How It’s Used
Chlorine is well known as a household cleaner and disinfectant, and is also widely used as an oxidizing agent in water treatment and chemical processes. Chlorine is employed extensively in the bleaching process of wood pulp in pulp mills. Further industrial uses include its application in flame retardants, pigments, plasticizers, and silver chloride in photography. Infamously, it was used as a chemical warfare agent in World War I.
The significance of chlorine being used in water purification cannot be overemphasized. As such, this particular application of the chemical is considered by many authorities to be the greatest benefit that science has ever provided—and indeed may ever provide—to humanity.
Exposure to chlorine can occur via inhalation, skin, or eye contact. Symptoms of exposure are manifold and include burning of eyes, nose, mouth; lacrimation, rhinorrhea; cough, choking, substernal pain; nausea, vomiting; headache, dizziness; syncope; pulmonary edema; pneumonitis; and hypoxemia.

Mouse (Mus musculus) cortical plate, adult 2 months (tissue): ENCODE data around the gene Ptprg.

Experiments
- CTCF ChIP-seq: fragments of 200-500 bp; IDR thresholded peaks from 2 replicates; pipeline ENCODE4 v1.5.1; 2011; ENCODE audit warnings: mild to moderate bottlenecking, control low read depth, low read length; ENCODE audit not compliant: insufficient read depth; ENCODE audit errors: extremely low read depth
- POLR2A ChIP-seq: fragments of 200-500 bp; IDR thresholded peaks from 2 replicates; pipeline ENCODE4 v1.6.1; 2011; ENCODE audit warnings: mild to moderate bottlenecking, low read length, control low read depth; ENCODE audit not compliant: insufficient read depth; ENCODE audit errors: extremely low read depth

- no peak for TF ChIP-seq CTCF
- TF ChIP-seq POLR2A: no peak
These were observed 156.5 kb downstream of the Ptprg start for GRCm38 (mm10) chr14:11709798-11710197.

Full record on chlorine from Hazardous Substances Data Bank (HSDB), a database provided by the US National Library of Medicine.
The chlorine entry from NIOSH’s Pocket Guide to Chemical Hazards.
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